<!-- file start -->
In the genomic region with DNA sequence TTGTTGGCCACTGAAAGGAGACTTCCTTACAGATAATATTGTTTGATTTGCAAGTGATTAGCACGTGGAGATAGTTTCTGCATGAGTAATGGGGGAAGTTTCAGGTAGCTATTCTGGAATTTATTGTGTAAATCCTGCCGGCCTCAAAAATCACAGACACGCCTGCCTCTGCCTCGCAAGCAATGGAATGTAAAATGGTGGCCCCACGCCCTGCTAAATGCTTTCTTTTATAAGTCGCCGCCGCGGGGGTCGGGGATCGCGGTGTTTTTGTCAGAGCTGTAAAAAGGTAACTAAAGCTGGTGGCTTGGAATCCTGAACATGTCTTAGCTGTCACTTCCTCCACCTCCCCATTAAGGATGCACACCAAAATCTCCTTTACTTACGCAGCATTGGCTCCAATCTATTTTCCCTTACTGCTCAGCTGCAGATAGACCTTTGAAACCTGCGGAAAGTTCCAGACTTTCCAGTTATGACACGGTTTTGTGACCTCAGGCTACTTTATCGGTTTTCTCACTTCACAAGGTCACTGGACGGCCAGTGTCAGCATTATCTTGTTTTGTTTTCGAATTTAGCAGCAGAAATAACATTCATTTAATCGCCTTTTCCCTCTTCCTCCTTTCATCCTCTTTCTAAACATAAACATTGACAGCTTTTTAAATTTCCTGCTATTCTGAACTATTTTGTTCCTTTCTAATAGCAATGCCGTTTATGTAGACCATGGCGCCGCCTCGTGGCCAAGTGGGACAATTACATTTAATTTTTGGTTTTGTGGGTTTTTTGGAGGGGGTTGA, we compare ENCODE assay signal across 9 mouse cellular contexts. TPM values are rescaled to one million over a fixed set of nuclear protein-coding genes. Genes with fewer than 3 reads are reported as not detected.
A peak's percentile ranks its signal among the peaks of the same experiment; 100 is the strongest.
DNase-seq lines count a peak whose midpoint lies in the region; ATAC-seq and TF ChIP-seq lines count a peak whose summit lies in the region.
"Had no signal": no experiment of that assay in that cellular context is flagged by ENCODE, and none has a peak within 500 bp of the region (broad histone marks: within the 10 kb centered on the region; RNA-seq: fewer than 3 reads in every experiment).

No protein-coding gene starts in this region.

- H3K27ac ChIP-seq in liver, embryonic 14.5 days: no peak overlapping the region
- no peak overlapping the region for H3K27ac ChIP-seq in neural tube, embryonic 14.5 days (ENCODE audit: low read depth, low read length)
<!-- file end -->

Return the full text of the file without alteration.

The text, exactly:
In the genomic region with DNA sequence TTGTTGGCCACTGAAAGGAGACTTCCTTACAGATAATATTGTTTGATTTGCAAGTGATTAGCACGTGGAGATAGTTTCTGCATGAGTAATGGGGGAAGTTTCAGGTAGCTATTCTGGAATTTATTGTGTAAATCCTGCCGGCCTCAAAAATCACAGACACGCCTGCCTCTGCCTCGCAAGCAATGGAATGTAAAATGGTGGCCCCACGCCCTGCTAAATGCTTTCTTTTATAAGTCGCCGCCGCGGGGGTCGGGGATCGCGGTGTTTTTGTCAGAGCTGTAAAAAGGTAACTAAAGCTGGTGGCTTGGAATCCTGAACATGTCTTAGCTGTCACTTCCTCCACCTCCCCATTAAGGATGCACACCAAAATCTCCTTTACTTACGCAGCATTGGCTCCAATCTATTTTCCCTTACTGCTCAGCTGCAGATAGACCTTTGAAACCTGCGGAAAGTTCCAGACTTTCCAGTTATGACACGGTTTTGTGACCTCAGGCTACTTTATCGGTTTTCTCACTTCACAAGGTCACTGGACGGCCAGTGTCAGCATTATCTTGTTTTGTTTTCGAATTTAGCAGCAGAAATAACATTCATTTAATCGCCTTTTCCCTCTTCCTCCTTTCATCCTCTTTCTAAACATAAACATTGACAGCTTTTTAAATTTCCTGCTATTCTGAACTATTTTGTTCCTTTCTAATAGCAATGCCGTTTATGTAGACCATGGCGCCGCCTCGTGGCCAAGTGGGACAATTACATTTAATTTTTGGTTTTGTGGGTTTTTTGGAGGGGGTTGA, we compare ENCODE assay signal across 9 mouse cellular contexts. TPM values are rescaled to one million over a fixed set of nuclear protein-coding genes. Genes with fewer than 3 reads are reported as not detected.
A peak's percentile ranks its signal among the peaks of the same experiment; 100 is the strongest.
DNase-seq lines count a peak whose midpoint lies in the region; ATAC-seq and TF ChIP-seq lines count a peak whose summit lies in the region.
"Had no signal": no experiment of that assay in that cellular context is flagged by ENCODE, and none has a peak within 500 bp of the region (broad histone marks: within the 10 kb centered on the region; RNA-seq: fewer than 3 reads in every experiment).

No protein-coding gene starts in this region.

- H3K27ac ChIP-seq in liver, embryonic 14.5 days: no peak overlapping the region
- no peak overlapping the region for H3K27ac ChIP-seq in neural tube, embryonic 14.5 days (ENCODE audit: low read depth, low read length)